if, whether In formal writing, don't substitute "if" for "whether." Right: I don't know whether I'll dress as Michael Jackson for the costume party.
impact Use as a noun, but avoid as a verb when the meaning is "affect." Right: Retrenchment had a devastating impact on UM. Wrong: Retrenchment will negatively impact UM.
imply, infer The speaker implies; the listener infers: Are you implying I'm a liar? From your comments, I infer that you don't plan to give me a raise.
important, importantly Right: More important, they need to raise $1 million. Wrong: More importantly, they need to raise $1 million.
in- Don't use a hyphen when "in" means "not": inappropriate, incomparable. But use a hyphen with words like "in-depth," "in-house" and "in-laws." One word in other cases: indoor, inpatient, infield. Follow Webster's when in doubt.
-in Hyphenate the noun and adjective forms: A break-in was reported to the police. Stanton was a write-in candidate. Use two words otherwise: Listeners should call in after 6 p.m.
incorporated Abbreviate and capitalize when used as part of a company's name, but don't precede with a comma: Town Pump Inc.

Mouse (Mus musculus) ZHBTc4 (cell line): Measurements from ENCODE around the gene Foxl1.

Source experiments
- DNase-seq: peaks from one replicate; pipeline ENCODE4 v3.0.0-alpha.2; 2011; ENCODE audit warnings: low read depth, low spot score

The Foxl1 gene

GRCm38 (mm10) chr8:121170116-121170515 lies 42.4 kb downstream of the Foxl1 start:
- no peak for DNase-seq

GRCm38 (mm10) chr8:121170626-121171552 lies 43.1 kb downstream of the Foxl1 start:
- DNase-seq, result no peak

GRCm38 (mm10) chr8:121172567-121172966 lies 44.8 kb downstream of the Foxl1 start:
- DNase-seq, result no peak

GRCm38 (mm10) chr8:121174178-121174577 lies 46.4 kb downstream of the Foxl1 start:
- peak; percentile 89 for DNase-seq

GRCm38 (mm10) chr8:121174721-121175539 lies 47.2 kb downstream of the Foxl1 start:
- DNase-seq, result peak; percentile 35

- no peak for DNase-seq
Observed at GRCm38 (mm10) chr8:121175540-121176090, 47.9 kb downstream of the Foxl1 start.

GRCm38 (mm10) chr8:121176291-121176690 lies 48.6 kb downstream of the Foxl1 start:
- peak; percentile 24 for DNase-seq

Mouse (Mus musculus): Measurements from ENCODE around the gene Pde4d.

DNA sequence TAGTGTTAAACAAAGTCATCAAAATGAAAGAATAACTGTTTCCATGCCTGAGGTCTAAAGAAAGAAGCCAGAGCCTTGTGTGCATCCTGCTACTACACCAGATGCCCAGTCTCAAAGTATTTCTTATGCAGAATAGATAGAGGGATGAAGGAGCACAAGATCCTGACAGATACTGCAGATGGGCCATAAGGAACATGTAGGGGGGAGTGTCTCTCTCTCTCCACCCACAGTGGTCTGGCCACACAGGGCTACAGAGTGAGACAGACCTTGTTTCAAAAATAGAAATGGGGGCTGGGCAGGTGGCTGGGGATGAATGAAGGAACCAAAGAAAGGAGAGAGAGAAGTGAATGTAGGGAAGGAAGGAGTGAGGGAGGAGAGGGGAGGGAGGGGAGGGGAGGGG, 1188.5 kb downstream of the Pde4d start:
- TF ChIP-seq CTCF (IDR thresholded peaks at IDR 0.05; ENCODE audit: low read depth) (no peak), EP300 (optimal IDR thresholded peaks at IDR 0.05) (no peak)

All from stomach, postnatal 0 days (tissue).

infant Term applies to children through 12 months old.
infra- See prefixes entry, but in general, no hyphen: infrared, infrastructure.
in memoriam Not "in memorium."
input Do not use as a verb to describe entering data into a computer. See feedback, input entry.
in-service Example: He gave two in-service workshops. But: The bus was not in service.
in state, out of state Don't hyphenate these words when they stand alone, but hyphenate them when they're compound modifiers: She took a job in state. I traveled out of state this summer. How much is in-state tuition? The number of out-of-state students has increased.
insure See ensure, insure, assure entry.
inter- See prefixes entry, but in general, no hyphen unless added to a capitalized word: interstate, inter-American.
Internet The global network of computers encompassing email, the World Wide Web and more. In body text, use the complete Internet address: http://www.umt.edu. When used as a stand-alone graphic element in brochures and other publications, the http:// protocol may be left off: www.umt.edu. See email, Web.
intra- See prefixes entry, but in general, no hyphen: intramural, intrastate.
it's, its "It's" is the contraction for "it is" or "it has"; "its" is a possessive pronoun: It's too bad you had to visit Missoula when it was 30 degrees below zero. It's been too long since we've gone bowling together. The mountain lion licked its paws.
Appendix A: Punctuation
Appendix B: Ways to Avoid Sexist Language
Appendix C: Building Names: UM and Missoula College (formerly College of Technology)